Long-term adverse effects are a possibility. Radiotherapy to the pelvic region might have long-term consequences. However, advances in treatment planning and delivery have made these long-term consequences considerably less likely.
Radiotherapy may permanently harm the intestines or bladder in a small proportion of patients. Increased bowel movements and diarrhoea may occur, or you may require to pass urine more than then normal if this occurs.
After radiation, the blood vessels in the intestines and bladder might become weaker, causing blood to appear in urine or bowel movements. This might take few months or even years to happen. It’s critical to notify your doctor if you detect any bleeding so that tests may be performed and you can receive the proper treatment.
Radiotherapy can also impact lymph nodes in the pelvic region, causing leg oedema in certain persons. This is called lymphoedema, and it’s more common if you’ve had both surgery and radiation.
In certain cases, the cancer must be surgically removed. The sort of surgery you’ll undergo is determined by the cancer’s size and location.
A procedure to remove the tumour as well as part of the surrounding normal tissue may be possible. Depending on how much tissue has been removed, the remaining vaginal tissue may be able to extend and allow you to have sexual relations.
Some women may require a more extensive procedure that involves the removal of the whole vaginal wall (vaginectomy). Using tissue from other regions of the body, it is sometimes feasible to create a new vagina (vaginal reconstruction). Your physicians and nurses will make sure you have all of the information and support you need regarding your operation.
The womb (uterus), cervix, ovaries, and fallopian tubes may also need to be removed. A radical hysterectomy is the name for this procedure. Some lymph nodes in the pelvis may also be removed during this procedure.
Chemotherapy is the treatment of cancer cells with anti-cancer (cytotoxic) medicines. They function by interfering with cell development and division. Chemotherapy is frequently administered through a vein (intravenously).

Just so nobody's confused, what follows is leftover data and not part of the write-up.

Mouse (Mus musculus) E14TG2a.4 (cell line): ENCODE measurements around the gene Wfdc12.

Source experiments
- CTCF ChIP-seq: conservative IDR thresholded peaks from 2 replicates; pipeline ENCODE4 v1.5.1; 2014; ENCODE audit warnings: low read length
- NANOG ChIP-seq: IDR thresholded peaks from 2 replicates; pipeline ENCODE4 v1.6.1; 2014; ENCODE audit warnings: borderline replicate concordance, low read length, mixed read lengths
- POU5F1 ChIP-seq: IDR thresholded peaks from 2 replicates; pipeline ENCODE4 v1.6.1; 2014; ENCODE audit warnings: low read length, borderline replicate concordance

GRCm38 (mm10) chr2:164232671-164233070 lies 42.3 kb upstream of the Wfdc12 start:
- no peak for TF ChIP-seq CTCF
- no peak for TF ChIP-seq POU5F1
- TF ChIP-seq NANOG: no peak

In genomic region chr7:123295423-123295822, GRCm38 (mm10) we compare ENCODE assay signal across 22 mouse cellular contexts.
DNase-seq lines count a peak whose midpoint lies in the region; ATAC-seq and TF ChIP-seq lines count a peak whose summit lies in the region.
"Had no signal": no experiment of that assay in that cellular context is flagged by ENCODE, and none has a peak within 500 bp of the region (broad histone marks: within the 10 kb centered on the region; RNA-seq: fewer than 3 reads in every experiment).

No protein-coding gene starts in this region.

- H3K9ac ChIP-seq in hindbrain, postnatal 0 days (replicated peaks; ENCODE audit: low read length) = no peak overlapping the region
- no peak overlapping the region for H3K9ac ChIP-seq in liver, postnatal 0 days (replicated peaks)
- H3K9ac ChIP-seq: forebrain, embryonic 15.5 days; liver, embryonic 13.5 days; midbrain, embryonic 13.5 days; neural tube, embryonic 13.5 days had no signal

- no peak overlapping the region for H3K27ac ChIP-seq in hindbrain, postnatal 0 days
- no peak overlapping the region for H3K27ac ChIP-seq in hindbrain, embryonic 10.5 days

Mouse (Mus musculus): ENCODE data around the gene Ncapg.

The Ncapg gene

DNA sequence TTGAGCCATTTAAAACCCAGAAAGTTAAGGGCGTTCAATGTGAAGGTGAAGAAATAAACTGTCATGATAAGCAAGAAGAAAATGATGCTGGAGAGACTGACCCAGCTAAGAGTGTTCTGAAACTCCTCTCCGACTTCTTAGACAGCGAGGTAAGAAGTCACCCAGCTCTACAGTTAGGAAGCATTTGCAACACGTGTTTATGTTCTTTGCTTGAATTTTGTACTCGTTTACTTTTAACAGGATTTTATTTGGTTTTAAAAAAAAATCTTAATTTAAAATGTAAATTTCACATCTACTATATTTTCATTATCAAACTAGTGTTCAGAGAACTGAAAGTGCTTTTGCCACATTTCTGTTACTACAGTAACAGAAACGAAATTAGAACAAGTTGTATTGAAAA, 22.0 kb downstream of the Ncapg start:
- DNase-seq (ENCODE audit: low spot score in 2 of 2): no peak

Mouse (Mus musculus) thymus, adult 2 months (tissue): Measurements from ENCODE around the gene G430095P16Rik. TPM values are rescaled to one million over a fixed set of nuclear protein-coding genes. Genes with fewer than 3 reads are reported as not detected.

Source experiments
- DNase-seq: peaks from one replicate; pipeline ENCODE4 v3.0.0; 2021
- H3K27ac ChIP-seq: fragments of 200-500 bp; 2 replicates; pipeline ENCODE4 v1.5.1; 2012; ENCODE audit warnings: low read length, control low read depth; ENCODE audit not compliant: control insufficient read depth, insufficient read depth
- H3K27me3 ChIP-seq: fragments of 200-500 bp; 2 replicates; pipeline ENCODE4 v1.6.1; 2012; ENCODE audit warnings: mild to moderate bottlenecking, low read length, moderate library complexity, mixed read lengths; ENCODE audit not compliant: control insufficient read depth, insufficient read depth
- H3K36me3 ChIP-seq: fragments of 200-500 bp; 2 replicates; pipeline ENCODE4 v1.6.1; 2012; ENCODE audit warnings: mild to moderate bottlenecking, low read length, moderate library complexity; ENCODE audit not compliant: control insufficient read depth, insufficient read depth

Chemotherapy is primarily used to treat advanced vaginal cancers or tumours that have reappeared after being treated before.
Will the treatment affect my sex life?
The therapy you receive will determine how your sex life is physically changed. It’s probable that you won’t be able to experience a vaginal orgasm if you have to have your cervix and uterus removed and vaginal reconstruction. However, because vaginal surgery does not damage the clitoris, orgasm can be achieved by oral sex and masturbation.
The adverse effects of radiation may make sexual intercourse both partners unpleasant and unappealing. You and your partner may continue to communicate your love for each other and be personal and close in other ways, such as snuggling, massaging, kissing, and stroking, even if you don’t feel like having sexual intercourse.
To avoid vaginal shortening and narrowing caused by radiotherapy, your doctor or gynaecology nurse will suggest you to use a dilator (a plastic or glass tube) every day during and for a period of time following the treatment. To maintain the vaginal opening open, the dilator is softly inserted.
Feelings and emotions:
It may be difficult to realise that you require such care. The idea of having therapy on their personal and private portions of their body usually shocks and upsets women.
You may feel a range of emotions, including anger, fear, and resentment, which are all natural. When these strong feelings are combined with the stress of surgery, as well as all of the other emotions that come with a cancer diagnosis, your relationship’s usual closeness may be disrupted. Sharing your feelings with your spouse may help you and your partner grow closer together.
When it comes to dealing with misfortune, everyone has their own way. Some people find it helpful to talk to friends or family about their problems, while others choose to seek support from those who are not directly engaged in their problems, such as a professional nurse or counsellor. Some people choose to hide their feelings. There is no right or wrong way to cope with it, but help is there if you need it. Giving yourself and your partner time to comprehend and recover from the emotions and feelings that cancer can generate is critical.